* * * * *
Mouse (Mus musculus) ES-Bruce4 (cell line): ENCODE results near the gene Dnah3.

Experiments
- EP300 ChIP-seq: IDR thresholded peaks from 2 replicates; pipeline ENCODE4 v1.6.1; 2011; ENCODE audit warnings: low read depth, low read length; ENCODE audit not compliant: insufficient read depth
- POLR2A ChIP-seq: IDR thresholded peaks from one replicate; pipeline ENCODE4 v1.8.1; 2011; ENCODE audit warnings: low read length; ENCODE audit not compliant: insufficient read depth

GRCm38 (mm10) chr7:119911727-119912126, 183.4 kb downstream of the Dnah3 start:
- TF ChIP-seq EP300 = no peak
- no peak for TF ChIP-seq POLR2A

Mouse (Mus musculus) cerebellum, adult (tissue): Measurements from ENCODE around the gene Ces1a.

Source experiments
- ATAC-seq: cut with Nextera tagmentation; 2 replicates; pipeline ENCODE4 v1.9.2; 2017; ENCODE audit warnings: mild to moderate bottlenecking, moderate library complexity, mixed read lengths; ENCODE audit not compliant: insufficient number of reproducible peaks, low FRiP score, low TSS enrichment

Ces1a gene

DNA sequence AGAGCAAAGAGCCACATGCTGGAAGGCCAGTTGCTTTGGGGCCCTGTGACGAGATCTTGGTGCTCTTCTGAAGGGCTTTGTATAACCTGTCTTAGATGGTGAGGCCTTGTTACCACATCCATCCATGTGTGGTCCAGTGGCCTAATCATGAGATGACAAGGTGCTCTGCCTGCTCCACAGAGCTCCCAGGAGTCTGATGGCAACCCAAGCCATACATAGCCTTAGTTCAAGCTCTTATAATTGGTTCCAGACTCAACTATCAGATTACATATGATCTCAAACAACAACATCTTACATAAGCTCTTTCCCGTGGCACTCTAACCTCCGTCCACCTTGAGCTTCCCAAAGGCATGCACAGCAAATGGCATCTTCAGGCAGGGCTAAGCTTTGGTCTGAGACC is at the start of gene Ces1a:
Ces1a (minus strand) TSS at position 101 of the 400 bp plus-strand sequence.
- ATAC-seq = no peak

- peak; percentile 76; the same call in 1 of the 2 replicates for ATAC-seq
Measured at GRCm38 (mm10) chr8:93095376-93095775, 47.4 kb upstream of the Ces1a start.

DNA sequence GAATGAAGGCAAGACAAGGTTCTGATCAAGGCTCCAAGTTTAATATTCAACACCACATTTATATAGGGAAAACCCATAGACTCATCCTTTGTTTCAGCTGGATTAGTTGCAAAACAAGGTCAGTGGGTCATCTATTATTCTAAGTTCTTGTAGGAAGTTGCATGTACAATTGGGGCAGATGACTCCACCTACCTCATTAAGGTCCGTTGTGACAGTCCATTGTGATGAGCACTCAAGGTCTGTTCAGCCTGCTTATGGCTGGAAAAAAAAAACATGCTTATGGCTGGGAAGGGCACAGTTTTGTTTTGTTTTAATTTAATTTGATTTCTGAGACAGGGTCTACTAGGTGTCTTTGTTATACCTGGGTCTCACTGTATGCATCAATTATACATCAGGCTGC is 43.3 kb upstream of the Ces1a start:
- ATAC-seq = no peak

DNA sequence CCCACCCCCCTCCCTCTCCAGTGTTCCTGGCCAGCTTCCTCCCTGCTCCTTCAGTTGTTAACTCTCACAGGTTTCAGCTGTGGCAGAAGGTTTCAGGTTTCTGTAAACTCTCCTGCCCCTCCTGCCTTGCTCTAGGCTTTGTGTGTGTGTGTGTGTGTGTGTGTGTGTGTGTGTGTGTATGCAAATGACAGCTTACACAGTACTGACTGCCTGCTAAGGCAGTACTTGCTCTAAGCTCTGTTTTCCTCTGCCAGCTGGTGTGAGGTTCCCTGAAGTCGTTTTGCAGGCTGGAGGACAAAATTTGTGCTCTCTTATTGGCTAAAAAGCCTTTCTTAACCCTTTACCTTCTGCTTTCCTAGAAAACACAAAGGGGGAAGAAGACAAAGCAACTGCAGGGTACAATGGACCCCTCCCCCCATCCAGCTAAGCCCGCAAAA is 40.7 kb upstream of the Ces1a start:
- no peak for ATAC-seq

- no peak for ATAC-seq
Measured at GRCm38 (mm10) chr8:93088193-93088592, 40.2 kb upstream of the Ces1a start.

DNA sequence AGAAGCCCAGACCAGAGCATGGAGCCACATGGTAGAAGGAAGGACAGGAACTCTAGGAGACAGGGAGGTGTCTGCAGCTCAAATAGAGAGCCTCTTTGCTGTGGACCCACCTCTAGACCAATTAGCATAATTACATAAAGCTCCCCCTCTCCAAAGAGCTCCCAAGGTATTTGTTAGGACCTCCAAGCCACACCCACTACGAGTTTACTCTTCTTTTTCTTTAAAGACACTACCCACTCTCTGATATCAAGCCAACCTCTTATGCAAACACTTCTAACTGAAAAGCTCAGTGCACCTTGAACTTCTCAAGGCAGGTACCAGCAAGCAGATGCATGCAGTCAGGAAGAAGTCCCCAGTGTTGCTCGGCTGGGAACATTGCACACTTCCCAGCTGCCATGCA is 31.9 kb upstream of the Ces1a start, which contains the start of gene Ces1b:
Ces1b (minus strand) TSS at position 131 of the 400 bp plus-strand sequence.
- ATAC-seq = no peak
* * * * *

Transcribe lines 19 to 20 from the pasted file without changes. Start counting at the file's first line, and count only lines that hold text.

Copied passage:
DNA sequence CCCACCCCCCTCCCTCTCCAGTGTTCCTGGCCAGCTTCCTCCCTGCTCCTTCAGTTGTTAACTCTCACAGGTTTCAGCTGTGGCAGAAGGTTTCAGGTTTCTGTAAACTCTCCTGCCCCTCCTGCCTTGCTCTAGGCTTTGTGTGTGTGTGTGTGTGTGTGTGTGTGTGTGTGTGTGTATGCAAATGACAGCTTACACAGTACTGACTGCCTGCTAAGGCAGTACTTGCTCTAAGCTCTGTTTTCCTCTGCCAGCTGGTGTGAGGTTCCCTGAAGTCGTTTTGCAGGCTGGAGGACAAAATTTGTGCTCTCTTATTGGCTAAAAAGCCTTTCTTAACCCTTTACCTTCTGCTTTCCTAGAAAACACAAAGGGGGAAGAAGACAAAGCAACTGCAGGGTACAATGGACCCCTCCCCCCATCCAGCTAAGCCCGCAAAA is 40.7 kb upstream of the Ces1a start:
- no peak for ATAC-seq